Birgitte, described by the BBC as “a black-clad 21-year-old woman with dreadlocks,” said “they are breaking my heart. I cannot stand it.” Many people around the world have had their heart broken as they were torn from their homes to watch them be demolished, and many of us recognize a bit of our own story in the story of the Ungdomshuset. “Solidarity among people has no borders,” said Rene Karpantschof, former squatter and sociology lecturer at the University of Copenhagen, “just like the Spanish civil war or the youth rebellion in the late 1960s. People recognize themselves in such causes.”

“We only just started! Thanks for a great weekend. Its been amazing taking to the streets with you all. None of us will ever be the same again,” stated an inspiring and passionate anonymous communique from Ungdomshuset activists. “Now we must stand together and look out for each other. We must make big plans, and on top of that it will be great fun too. Are you ready?”

David Rovics asks:

Who are these people who claim to own everything, these lords of the land? Perhaps privatization and gentrification of society are neither just nor inevitable. Perhaps the air, water, land and even the buildings on the land should be held in common. Perhaps in such a prosperous society every city should have free social centers like Ungdomshuset, and they should not need to be fought for… The battle for Ungdomshuset is not over though the building is now occupied by the police and being destroyed by masked construction workers. The elements of the autonomous movement that made Ungdomshuset the center of its community will not disappear, with or without the house. The same fight for common space against corporate greed, the struggle between the forces of capital and the forces of liberation, will continue in different forms, in Copenhagen and around the world.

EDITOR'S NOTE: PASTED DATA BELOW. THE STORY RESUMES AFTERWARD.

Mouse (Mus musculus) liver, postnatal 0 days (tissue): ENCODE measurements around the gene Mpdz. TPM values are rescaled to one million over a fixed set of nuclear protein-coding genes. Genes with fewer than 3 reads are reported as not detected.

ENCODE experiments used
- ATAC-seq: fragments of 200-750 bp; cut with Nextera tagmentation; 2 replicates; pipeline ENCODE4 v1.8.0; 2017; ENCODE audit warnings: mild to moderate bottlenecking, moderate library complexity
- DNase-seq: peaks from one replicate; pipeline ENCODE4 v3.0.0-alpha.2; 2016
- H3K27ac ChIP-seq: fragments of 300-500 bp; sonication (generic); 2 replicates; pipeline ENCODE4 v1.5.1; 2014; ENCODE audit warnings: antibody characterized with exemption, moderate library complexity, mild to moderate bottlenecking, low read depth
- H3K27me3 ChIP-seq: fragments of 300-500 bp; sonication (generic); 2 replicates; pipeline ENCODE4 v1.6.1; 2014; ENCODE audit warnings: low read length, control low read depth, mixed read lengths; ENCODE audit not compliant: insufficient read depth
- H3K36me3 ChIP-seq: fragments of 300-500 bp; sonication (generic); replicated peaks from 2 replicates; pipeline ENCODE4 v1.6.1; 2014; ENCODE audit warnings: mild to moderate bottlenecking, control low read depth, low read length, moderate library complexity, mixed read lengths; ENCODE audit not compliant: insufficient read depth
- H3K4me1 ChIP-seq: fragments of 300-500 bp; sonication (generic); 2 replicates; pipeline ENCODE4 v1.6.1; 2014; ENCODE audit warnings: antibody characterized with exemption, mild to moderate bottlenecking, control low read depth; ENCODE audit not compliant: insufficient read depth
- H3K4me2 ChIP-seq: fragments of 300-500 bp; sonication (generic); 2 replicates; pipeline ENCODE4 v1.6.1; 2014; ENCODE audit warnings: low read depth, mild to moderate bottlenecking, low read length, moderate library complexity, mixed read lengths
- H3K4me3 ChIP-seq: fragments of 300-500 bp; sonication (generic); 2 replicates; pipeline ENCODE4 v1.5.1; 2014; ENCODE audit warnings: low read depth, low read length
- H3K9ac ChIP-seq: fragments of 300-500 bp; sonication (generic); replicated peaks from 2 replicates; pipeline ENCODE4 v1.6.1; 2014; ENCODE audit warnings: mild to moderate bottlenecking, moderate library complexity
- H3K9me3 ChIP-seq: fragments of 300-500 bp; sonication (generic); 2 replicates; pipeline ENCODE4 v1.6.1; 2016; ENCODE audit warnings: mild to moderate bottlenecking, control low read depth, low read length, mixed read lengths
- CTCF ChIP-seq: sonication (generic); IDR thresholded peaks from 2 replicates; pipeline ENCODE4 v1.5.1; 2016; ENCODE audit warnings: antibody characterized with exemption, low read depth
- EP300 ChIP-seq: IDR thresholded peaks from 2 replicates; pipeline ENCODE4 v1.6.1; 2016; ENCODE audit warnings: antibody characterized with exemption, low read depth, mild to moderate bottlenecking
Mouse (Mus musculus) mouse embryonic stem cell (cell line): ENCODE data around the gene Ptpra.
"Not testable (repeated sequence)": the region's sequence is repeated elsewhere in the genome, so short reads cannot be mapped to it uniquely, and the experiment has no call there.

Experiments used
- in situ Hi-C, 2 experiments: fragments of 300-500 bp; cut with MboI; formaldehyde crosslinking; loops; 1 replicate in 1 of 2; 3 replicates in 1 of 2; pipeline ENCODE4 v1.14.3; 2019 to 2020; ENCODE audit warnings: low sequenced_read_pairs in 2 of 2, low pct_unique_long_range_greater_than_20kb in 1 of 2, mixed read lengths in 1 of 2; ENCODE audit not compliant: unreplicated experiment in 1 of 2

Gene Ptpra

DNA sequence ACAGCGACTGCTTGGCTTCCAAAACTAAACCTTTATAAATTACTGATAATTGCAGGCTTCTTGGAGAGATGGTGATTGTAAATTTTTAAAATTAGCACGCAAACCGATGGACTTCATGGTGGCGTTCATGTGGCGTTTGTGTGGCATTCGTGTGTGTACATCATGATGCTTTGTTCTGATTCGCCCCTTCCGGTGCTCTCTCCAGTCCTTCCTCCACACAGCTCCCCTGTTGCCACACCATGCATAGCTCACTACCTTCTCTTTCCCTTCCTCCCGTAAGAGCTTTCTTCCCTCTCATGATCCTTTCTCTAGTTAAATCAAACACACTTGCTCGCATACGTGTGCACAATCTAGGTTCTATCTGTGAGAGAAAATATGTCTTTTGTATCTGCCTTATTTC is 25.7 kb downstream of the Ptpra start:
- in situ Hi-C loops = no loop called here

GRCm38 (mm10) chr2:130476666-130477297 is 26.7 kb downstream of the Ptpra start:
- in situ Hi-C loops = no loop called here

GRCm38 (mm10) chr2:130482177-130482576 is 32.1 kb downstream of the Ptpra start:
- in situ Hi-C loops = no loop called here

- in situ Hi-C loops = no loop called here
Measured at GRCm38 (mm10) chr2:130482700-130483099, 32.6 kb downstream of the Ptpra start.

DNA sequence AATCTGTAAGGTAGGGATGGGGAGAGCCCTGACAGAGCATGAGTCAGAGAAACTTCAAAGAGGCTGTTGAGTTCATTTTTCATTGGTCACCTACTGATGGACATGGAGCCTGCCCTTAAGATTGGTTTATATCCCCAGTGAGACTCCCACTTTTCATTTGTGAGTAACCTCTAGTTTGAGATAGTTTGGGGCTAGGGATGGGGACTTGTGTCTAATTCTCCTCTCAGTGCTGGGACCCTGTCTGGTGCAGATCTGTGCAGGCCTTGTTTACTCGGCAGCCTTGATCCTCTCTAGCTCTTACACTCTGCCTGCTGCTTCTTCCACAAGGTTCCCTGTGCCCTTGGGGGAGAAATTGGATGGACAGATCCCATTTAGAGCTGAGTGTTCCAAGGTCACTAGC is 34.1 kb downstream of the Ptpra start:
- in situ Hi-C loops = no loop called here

A Contemporary & Historical Context of Resistance

In the streets of Copenhagen, and all around the world, a battle is under way. There is nothing new or novel about this struggle. It is a battle that began with the great European land enclosures from the 12th to 19th centuries, and the herding of the newly landless, dispossessed peoples into the factories and tenement slums of the emerging industrial urbanism. Lands and resources once held in common were appropriated by a small ruling-class elite, and the masses were dispossessed of the land which once sustained them, and enslaved by the moloch of industrial production.

There has always been resistance to enclosure and privatization, and there have always been those who refused to buy into the illegitimate and illusory rule and authority of the ruling class. During the initial phases of the land enclosures in Europe, there were the Diggers, the Levellers, and the Enclosure Riots. The industrial “revolution” saw such resistance as that of the Luddites. Slave rebellions and revolts were common in the colonial world, as was indigenous resistance. Later, in the so-called “New World,” as the lands already inhabited by an indigenous population were being appropriated and privatized, there were the tenant movements and rent strikes. Today, around the world — in places like Vancouver, BC, and Miami, Florida — and on the streets of Copenhagen, that legacy of resistance to exploitation continues, albeit in a somewhat different form.

Some have already began fighting to establish new youth houses. Squatting, dumpster diving, guerrilla gardening, and feral foraging are now world-wide counter-cultures, as human beings re-enter the earth community that they have so long ignored and isolated themselves from in their attempts to dominate and control. Around the world, the battle against the capitalist commodification of basic human rights (and indeed, of life itself) continues, from housing to food and water to genetic integrity, ecological integrity, and biodiversity. The struggle to reclaim the commons and the true fruits of our labors continues on, despite overwhelming odds. Another world is not only possible, it is inevitable. What that world will be like is up to us.

Also see:

List of Danish Embassies for Actions in Solidarity with the Eviction and Arrested: The Government of Denmark has evicted a two-decade-old anarchist cultural center in Copenhagen. Will the government of Denmark be held accountable? Solidarity knows no borders. Get out there and do something.

More from IndyMedia » » »

GNN contributor and blogger Nathan Coe is a guerrilla journalist and activist residing in the mountains of Southwest Colorado, where he is attending college and working on his Major in Humanities. He can be contacted at free_world_alliance@yahoo.com.